|CBA recasts retail show to unite Christian products industry|
|Written by Christine D. Johnson|
|Thursday, 30 June 2016 02:17 PM EDT|
From content creators to church bookstore managers, the Christian products industry met in Cincinnati this week for CBA’s UNITE 2016. Otherwise known as the International Christian Retail Show (ICRS), the recast convention drew a total of 2,114 professionals June 26-29 at the Duke Energy Convention Center. Last year’s attendance for the Orlando, Florida, show was much higher at over 3,000 total.
CBA President Curtis Riskey welcomed how attendees responded enthusiastically to the theme of UNITE 2016.
"No single group is large enough on its own to do what needs to be done to move this channel into the future that is possible," he said. "What might happen if the Christian products industry could become a model to the rest of the world, that we are seen to do things differently?"
CBA, The Association for Christian Retail, said the show was “right-sized” this year to keep in step with changes in trade shows and with the Christian products industry. Exhibitors set up more than 200 booths of varying sizes this year, but gone were the significantly sized company exhibits of previous years. Unlike previous years, there were no booth awards at UNITE 2016.
In an effort to unite all involved in the creation and distribution of Christian products, CBA chose to suspend business on the show floor at lunchtime Monday and Tuesday to gather attendees for two-hour keynote presentations and discussions on such topics as engaging the culture for Christ and dealing with seismic shifts in business (Read some comments here about the General Session schedule.)
“Our goal for that was to bring the industry together, to break bread together as suppliers and retailers and industry professionals and all those folks together, and then let’s talk about industry issues,” Riskey told Christian Retailing.
UNITE 2016 followed soon after the release of CBA's annual State of the Industry report, which revealed a net loss of 24 stores but a sales dip of less than 1 percent for Christian independent retailers last year. At Tuesday’s General Session, Nielsen BookScan's Director of New Business Development Kristen McLean reported that Christian publishing had been growing since 2010, with Christian retail accounting for around 17 percent of category sales.
CBA and Content Media Group partnered to bring exclusive products and higher margins to Christian retailers who are members of the association (See our story here on that partnership).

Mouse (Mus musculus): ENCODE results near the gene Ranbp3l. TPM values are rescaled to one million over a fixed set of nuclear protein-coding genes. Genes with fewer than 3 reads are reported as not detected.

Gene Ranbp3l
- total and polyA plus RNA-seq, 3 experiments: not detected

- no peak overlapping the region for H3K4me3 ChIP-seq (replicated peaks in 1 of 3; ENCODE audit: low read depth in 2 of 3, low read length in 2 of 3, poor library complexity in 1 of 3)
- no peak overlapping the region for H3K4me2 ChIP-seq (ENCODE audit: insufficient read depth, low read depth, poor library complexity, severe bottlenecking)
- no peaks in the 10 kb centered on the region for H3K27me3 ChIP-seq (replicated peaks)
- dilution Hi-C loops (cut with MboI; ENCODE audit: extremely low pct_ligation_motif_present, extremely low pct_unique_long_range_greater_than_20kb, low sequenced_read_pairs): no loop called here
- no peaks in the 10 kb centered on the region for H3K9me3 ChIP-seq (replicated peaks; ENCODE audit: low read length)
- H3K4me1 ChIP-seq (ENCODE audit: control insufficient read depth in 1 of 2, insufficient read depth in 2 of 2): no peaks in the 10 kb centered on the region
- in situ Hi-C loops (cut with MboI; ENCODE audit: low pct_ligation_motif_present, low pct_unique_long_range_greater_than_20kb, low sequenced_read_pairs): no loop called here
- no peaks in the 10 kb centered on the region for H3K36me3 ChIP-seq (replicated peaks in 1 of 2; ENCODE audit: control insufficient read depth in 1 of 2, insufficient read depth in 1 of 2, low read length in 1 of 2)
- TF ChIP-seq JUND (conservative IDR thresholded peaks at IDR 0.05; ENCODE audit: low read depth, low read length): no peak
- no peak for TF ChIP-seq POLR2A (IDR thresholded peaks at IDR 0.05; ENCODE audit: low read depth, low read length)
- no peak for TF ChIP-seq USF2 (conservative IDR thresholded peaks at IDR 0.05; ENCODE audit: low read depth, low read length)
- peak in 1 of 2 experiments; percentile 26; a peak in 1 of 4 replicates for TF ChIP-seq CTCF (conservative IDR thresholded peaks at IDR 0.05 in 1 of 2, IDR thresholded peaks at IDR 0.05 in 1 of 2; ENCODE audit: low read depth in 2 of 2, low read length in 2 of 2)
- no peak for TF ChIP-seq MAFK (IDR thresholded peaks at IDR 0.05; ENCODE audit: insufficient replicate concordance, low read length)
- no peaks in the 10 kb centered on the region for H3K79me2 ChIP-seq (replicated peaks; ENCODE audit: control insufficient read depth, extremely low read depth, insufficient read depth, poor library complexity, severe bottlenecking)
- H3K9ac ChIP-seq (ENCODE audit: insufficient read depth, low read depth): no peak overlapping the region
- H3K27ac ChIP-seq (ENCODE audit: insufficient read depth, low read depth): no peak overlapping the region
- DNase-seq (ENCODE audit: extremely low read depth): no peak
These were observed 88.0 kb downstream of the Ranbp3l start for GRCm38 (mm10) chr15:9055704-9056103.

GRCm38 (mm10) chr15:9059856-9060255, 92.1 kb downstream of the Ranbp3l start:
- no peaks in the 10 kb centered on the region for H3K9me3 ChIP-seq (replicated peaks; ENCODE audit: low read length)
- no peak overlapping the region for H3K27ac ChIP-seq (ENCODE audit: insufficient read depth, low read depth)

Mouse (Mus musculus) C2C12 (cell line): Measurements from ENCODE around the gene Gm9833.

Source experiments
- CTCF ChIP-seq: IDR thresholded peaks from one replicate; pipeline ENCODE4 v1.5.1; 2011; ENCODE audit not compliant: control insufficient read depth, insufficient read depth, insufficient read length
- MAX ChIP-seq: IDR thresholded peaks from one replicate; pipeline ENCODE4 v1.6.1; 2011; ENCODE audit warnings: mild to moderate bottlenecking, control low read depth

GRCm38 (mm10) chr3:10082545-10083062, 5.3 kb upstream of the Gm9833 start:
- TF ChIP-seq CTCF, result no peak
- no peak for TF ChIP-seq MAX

CBA also partnered with the American Booksellers Association (ABA) to provide members with resources to help them lobby for changes to level the playing field against Amazon. Nearly half of states do not collect sales tax on Amazon purchases, which, together with property taxes lost as consumers began to shop more online, costs communities almost $1 billion in 2014, it was reported at one session.
At Unite 2016, five retailers won $1,500 cash cards in Unite Rewards grand prize giveaways.
“We wanted to do things to help stores make the decision to come,” said Riskey, a former Christian retailer. “First off, because many stores have challenges with staffing (and) obviously the expense of coming to something else, so we wanted to do what we could to help offset the costs for them. So we made a decision early on that we were going to dedicate $50,000, and that was CBA’s dollars, to basically help offset costs for stores to come.”
CBA members also enjoyed a VIP Member Experience at The Ark Encounter in partnership with Answers in Genesis. The theme park that has a replica of Noah's Ark supports evangelism and will open July 7. Ken Ham, president of Answers in Genesis, also addressed attendees at Monday's General Session.
Attendees donated more than $3,000 and suppliers gave six pallets of educational materials, Bibles and other resources to this year’s local Ministry in Action partner, BLOC, Believing in Living One Christ.
At the 2017 show, CBA expects to have “further innovations to the format to continue to meet changing industry needs.”
“We’re in constant change at CBA, and I think our intent is really to try to do the best thing for the most people and the various audiences we represent,” Riskey said. “Certainly everyone has a voice, and we hear from them and appreciate hearing from them. But what we then have to do is step back and say, OK, what is the best decision for the greatest number of people? Or we may modify a decision and say maybe this works for this group but doesn’t for that group, so we’ll figure out how to make it right for everybody as best as we can. And that’s our intent.”
The show will return to Cincinnati next year, June 28-30.